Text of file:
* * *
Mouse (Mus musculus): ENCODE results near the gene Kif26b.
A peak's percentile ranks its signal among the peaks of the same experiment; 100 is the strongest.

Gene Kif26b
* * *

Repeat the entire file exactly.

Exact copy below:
Mouse (Mus musculus): ENCODE results near the gene Kif26b.
A peak's percentile ranks its signal among the peaks of the same experiment; 100 is the strongest.

Gene Kif26b